Copyright © 2017
Who are you, and where might audiences have seen you before?
I am Alex Alejandria, a husband and father who enjoys being part of tribes that form with every theatrical production. There haven’t been so many shows that I couldn’t name them all and so I shall. The first was Oliver in the Philippines where I played the titular character. The first in Canada, in Windsor, was Jesus Christ Superstar where I was Annas, a priest. I’ve done this role twice, 15 years apart. Next was the Captain of the Inquisition in Man Of La Mancha. After that was the first of three Joseph And The Amazing Technicolour Dreamcoat productions where I played Judah (Benjamin Calypso) in the first two. I was the Lion in The Wizard Of Oz where I met Matt Froese - a castmate here - 14 years ago. Next came Miss Saigon at the Cleary where I played the bar-owner in Bangkok. After the second Joseph/Dreamcoat, my first show with my daughter Sadie, I was Schroeder in You’re A Good Man, Charlie Brown. Next came Mr. Stride and a newsboy in Jekyll And Hyde, and then I was an Irish priest in The Best Christmas Pageant Ever, my second show with Sadie. The King And I came next where I met Michael Potter in my third show with Sadie. Next came Shrek The Musical (King, Duloc guard, Grumpy the elf) with Sadie as young Shrek, then Sweeney Todd (Mr Fogg, ensemble), then Fiddler On The Roof, as a Russian thug. I played a pirate in Korda’s Peter Pan(to) to Sadie's Nana the dog. I was Bart Simpson in Mr Burns - A Post Electric Play, and then once again Annas the priest in Jesus Christ Superstar at the Chrysler Theatre last year. My most recent was as Miss Beginagin in Annie Of Green Gables Get Your Gun, the most recent Korda panto where Sadie was stage manager. That’s all of them, and now this. Stop Kiss is my first non-singing role and Sadie's second as a stage manager.
You've played a diverse range of roles, clearly. What can you tell us about Detective Cole and how he fits into the story and themes of Stop Kiss?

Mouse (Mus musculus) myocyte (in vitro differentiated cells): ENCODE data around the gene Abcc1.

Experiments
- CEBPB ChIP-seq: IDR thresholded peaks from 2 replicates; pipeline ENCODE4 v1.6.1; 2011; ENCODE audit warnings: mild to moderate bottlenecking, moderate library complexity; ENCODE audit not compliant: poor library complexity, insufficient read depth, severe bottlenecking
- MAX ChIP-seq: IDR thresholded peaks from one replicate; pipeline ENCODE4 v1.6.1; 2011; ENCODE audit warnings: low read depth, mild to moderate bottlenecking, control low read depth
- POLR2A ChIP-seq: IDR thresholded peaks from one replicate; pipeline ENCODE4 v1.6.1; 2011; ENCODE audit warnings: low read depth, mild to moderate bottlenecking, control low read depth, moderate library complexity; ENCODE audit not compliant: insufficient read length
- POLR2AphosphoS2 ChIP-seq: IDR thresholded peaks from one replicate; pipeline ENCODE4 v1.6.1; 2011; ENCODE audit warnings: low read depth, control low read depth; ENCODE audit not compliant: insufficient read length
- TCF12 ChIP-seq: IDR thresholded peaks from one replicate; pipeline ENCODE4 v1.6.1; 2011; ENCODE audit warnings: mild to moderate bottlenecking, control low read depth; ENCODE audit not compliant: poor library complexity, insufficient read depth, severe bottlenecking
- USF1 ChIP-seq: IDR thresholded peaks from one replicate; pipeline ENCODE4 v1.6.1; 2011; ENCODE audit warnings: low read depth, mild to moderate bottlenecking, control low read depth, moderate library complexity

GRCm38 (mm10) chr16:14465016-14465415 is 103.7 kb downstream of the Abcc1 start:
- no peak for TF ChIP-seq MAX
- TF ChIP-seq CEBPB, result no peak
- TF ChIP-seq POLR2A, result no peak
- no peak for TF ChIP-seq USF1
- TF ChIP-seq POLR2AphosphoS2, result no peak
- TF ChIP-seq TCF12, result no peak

Detective Cole is the character written to set up the environment in which the later (even-numbered) scenes take place. His conversations with Callie hint at the culmination of the flirtation and budding friendship happening between Callie and Sara in the scenes preceding his. He is not unsympathetic but his job requires a certain coldness and “just the facts, ma’am” demeanor. He is annoyed that Callie is not more forthcoming but he is aware that she thinks he will prejudge her relationship with Sara when she herself is not sure what that is yet. I modeled the performance of his character on Detective Marcus Bell in the TV series Elementary.
One of the major themes of Stop Kiss is that love can take various forms, not all of which are recognized even by the people who are experiencing them. What do you hope audiences learn from this play about love?
That love really is where you find it. Another good example, which to me has some parallels with Callie and Sara, is the story of how the comedian Tig Notaro met her love. Now, neither Callie and Sara identify as lesbians but that is not the point. Ms Notaro’s wife is heterosexual. A deep friendship was struck and there was no grand seduction per se. She fell in love with Tig because of the person she is and she couldn’t bear to be apart from her. And such is love.
There is an openness to serendipity in your example that really seems to resonate with what we see in Stop Kiss. If you were asked WHY someone should see this play, how would you answer?
You should see this play because of its novelty. The device (if that’s the proper term) used is one that requires intellectual time-travel, with an accompanying see-saw of emotions where you see a fresh budding unconventional romance (for those who must have conventions) interrupted by a not-so-inconceivable nor uncommon tragedy, and then enduring friendship which manifests in acts of unspoken commitment and what must truly be love. The way the actors perform all of the above is so casually real that one feels like the proverbial fly on the wall as it unfolds. I don’t get the title yet though. I look forward to that moment.
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